A Mississippi Teacher Told Students He Hoped They Would All “Find Jesus Someday” October 13, 2019

A Mississippi Teacher Told Students He Hoped They Would All “Find Jesus Someday”

The American Humanist Association says a Mississippi teacher and football coach at Bay High School has repeatedly violated the Constitution by pushing his Christian faith on students and athletes.

In a letter sent to the school’s principal and district superintendent, the AHA documented instances of Eric Collins proselytizing to kids. He told kids in his class he hoped they would all “find Jesus someday.” In a personal accounting class, he asked a child what “God intended them to do with their money.” He said the Big Bang was a hoax because “God created life.”

On the football field, he’s even worse.

Mr. Collins organizes weekly team breakfasts and meetings for players at a local church called the “Power House of Deliverance” every Friday morning… Mr. Collins sent letters home with players that include scripture. The example which we were provided is dated July 2, 2019, and reads: “The scripture says in Galatians 6:9, ‘Let us not become weary in working hard, for at the proper time we will reap a harvest if we do not give up!’”… Both Mr. Collins and other athletic coaches reportedly participate in prayers with players before games.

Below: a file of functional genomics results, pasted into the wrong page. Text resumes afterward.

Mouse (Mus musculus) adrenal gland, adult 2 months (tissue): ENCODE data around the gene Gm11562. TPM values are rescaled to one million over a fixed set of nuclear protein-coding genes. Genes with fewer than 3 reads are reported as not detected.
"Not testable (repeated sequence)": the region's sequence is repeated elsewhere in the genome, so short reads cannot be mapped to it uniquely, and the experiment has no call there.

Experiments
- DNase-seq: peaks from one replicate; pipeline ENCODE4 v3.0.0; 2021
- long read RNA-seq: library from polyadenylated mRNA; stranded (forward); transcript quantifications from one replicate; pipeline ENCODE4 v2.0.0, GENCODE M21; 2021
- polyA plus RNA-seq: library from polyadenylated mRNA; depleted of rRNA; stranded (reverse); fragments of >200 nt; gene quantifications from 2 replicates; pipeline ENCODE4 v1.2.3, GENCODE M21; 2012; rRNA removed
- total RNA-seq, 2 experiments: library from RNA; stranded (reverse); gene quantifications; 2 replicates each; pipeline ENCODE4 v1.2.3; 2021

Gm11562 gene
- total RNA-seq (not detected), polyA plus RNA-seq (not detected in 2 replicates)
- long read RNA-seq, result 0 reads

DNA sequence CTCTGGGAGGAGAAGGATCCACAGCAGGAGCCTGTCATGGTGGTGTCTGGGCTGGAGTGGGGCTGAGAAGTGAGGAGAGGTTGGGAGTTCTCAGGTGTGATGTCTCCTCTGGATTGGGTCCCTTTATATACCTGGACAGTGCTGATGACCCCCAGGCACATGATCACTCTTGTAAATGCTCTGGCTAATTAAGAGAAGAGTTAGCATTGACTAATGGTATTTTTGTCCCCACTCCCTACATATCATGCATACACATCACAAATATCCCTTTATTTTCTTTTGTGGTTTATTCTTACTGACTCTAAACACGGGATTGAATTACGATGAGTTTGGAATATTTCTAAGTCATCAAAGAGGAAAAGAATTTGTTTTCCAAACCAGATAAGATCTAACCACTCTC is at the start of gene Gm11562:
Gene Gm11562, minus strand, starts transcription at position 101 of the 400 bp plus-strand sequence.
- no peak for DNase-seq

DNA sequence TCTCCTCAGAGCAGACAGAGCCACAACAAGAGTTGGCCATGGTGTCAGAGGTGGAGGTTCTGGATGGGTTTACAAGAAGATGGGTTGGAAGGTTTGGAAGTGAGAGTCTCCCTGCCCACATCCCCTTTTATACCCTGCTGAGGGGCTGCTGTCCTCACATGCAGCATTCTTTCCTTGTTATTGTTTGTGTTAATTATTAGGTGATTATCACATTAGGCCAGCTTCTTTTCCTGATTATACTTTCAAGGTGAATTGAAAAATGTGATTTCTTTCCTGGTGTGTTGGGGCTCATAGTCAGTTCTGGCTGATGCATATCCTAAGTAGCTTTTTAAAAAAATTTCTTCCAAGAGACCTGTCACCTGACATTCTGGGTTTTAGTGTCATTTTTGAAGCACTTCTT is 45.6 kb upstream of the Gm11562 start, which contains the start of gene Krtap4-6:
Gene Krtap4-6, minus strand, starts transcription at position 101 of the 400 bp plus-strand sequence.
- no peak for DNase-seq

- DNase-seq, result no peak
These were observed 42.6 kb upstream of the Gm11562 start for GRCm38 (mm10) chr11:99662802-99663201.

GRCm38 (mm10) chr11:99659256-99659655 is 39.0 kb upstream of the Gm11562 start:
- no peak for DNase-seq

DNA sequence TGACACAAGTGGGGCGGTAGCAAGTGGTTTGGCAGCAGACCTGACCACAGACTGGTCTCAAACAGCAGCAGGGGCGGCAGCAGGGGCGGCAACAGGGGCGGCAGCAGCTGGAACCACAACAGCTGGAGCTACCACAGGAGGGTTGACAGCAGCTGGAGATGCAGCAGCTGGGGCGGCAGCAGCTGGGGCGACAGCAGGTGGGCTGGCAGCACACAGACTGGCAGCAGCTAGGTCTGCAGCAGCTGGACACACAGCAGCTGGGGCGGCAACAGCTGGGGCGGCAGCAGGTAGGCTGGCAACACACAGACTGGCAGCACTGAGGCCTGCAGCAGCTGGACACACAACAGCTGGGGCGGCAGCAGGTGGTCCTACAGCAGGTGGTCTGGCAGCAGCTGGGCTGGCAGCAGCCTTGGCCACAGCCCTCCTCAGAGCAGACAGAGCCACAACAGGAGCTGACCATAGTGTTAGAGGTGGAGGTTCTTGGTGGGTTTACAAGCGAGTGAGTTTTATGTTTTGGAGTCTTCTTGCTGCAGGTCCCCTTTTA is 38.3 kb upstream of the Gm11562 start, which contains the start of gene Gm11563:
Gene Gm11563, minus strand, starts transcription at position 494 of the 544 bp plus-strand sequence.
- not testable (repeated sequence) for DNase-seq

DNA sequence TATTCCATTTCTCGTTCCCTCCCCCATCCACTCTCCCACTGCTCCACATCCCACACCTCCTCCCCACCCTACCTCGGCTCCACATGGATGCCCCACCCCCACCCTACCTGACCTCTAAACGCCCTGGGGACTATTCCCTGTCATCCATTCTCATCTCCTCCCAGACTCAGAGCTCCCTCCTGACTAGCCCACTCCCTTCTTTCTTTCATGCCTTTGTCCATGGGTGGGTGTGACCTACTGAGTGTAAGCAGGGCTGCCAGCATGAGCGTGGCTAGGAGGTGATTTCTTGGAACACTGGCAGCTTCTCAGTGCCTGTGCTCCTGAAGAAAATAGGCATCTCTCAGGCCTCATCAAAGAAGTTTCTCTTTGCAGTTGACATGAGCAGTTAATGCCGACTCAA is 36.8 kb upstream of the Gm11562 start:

These aren’t even subtle. Collins thinks his religion gives him license to preach to children. It’s irrelevant if they’re receptive or if no one has complained to him personally. This kind of coercion has repeatedly been blocked by courts.

The AHA is demanding the district adopt a “formal, written policy prohibiting teachers, coaches and other school officials from proselytizing” or praying with kids. They want an immediate halt of the breakfast meetings at the church. And they want assurance that coaches and teachers will be monitored and punished accordingly if they break the law.

In short, they’re asking the district to follow the damn rules. It’s not complicated. It’s not anti-Christian. The only question is whether the district will take the AHA’s wise advice or take Collins’ side in advertising his faith like it’s some sort of virtue.


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